Little or no PFAS found in most small drinking water utilities in first round of state testing
So far, the state has detected little or no toxic PFAS chemicals in Indiana’s smaller drinking water utilities. This is according to the Indiana Department of Environmental Management preliminary test data 24 small water services.
PFAS is a man-made chemical found in everything from carpets and fast food packaging to fire-fighting foams on military bases – like the Grissom Air Reserve Base near Kokomo. Exposure to them has been linked to cancer, immune system problems, and developmental issues in children.
Of the drinking water utilities tested by the state, only two had detectable levels of PFAS in their treated water – Morgan County Rural Water Corporation and the city of Charlestown, served by Indiana American Water – and those levels were low.
Hartford City and Aurora had PFAS chemicals in their raw water, but no detectable levels in the water delivered to residents – suggesting the treatment might work.
All of the state’s results were below health advisory levels suggested by the Environmental Protection Agency. At present, the EPA does not regulate PFAS, although the agency announced plans to regulate two types of PFAS in drinking water in October.
Jackie MacDonald Gibson chairs the Department of Environmental and Occupational Health at Indiana University and conducts research on PFAS in rural water.
” That’s very good news. Yes, very good news. The levels are very low. In fact, I was surprised that I didn’t see more legacy PFASs, âshe said.
MacDonald Gibson said, keep in mind that many of these water utilities are in the country and may be further away from industrial sources of PFAS.
“But it’s heartwarming to know anyway, in these small utilities – which are less equipped to handle PFAS issues than the large utilities – that these levels are low,” she said.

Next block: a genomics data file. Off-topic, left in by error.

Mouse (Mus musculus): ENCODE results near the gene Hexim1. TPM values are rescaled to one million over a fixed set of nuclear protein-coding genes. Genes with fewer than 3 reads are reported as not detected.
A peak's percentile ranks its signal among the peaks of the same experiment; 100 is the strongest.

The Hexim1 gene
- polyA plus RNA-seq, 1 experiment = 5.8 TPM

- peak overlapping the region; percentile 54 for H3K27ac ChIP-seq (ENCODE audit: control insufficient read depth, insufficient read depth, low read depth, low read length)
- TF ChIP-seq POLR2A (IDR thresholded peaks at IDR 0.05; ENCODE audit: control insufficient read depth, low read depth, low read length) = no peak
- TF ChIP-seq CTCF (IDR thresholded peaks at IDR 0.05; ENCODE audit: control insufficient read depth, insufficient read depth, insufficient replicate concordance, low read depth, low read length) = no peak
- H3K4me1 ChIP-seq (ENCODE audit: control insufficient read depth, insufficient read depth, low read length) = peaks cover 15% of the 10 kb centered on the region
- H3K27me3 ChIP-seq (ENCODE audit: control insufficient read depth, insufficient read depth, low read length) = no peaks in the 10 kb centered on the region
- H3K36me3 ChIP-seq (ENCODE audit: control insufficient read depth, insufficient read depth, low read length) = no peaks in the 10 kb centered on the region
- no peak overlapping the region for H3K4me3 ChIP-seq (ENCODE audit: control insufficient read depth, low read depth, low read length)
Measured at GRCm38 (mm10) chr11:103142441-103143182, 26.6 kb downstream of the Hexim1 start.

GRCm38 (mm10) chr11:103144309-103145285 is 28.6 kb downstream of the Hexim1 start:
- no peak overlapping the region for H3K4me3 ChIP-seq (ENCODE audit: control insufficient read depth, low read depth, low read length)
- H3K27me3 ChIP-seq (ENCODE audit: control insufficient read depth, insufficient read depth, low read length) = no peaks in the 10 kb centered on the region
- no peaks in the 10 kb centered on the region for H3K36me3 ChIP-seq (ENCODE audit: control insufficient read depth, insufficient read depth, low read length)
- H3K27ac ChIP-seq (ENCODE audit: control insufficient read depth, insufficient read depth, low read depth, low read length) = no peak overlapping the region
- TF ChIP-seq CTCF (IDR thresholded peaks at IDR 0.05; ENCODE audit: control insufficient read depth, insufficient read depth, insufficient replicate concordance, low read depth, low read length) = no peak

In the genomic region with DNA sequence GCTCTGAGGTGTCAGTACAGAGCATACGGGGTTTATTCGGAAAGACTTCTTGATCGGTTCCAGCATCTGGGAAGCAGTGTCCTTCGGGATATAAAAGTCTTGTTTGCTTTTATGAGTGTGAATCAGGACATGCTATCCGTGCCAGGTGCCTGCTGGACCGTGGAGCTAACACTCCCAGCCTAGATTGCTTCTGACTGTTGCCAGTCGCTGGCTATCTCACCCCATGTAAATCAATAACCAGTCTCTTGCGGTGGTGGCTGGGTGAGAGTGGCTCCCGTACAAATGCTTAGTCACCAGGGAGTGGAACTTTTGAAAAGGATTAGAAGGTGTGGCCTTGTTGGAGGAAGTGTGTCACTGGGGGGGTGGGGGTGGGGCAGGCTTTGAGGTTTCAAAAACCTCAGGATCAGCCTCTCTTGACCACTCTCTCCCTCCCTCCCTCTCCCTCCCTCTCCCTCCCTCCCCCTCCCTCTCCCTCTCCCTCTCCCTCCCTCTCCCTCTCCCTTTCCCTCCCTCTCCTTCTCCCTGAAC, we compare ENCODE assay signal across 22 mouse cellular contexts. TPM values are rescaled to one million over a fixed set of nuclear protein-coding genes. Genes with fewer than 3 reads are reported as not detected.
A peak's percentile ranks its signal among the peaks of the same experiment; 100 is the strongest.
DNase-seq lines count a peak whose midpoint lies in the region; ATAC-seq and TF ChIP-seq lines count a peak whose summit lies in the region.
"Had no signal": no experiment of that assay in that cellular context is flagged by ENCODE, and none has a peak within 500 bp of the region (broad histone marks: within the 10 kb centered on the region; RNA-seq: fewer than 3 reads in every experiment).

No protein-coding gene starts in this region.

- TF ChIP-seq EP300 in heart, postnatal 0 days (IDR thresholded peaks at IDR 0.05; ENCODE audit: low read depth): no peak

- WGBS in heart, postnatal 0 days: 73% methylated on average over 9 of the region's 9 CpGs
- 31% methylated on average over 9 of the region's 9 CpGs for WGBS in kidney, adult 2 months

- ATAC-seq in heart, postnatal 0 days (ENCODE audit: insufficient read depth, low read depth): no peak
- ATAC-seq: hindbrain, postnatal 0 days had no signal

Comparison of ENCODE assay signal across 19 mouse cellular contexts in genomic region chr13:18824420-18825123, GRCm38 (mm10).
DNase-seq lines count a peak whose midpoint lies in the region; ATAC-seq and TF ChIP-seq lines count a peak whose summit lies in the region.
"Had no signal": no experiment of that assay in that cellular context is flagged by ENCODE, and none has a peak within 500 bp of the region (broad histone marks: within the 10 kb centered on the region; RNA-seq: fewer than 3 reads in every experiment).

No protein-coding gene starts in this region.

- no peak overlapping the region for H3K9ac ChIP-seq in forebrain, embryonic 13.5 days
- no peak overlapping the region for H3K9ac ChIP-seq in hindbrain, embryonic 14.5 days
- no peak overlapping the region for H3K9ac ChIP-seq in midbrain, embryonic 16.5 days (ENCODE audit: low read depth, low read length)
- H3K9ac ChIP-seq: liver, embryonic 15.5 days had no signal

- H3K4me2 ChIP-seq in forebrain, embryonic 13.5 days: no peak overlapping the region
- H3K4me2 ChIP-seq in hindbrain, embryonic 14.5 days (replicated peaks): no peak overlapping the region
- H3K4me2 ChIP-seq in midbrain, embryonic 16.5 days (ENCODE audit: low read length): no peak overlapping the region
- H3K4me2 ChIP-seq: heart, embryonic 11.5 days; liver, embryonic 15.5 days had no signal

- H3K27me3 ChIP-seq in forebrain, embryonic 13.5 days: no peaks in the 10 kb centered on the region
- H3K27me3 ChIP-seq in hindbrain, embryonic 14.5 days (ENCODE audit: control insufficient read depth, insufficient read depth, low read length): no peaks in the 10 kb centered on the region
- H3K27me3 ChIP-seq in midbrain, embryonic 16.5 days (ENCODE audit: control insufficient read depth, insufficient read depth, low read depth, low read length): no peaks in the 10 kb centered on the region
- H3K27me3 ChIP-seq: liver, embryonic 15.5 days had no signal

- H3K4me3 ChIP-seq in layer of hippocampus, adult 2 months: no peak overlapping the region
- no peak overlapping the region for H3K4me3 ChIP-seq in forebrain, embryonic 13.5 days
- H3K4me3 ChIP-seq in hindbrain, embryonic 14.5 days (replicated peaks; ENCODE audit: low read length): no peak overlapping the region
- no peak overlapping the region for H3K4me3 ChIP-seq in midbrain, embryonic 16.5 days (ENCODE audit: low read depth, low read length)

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In an emailed statement, IDEM said utilities that have detectable PFASs should monitor their treated water results to ensure they stay below EPA health advisory levels. .
IDEM plans to test drinking water in more utilities across the state until May 2023.
Indiana in American Water’s own test results in 2020, PFAS was detected in: the greater Gary area, Terre Haute, Johnson County, Charlestown, Farmersburg, Georgetown, Jeffersonville, Mooresville and Newburgh. All IAW results were also below EPA health advisory levels for the two PFAS sampled – PFOS and PFOA.
MacDonald Gibson said the four utilities where IDEM detected PFAS have levels low enough that she personally feels safe with drinking water. But affected residents can filter many PFASs using a granular activated carbon filter for their refrigerator or under their sink. There are also several water filters on the market that use granular activated carbon.
American Water has installed granular activated carbon systems to remove PFAS at five of its sites across the country and is researching new ways to remove chemicals.
Indiana Environmental Reports are supported by the Environmental Resilience Institute, an Indiana University Grand Challenge project that develops Indiana-specific projections and informed responses to environmental change issues. .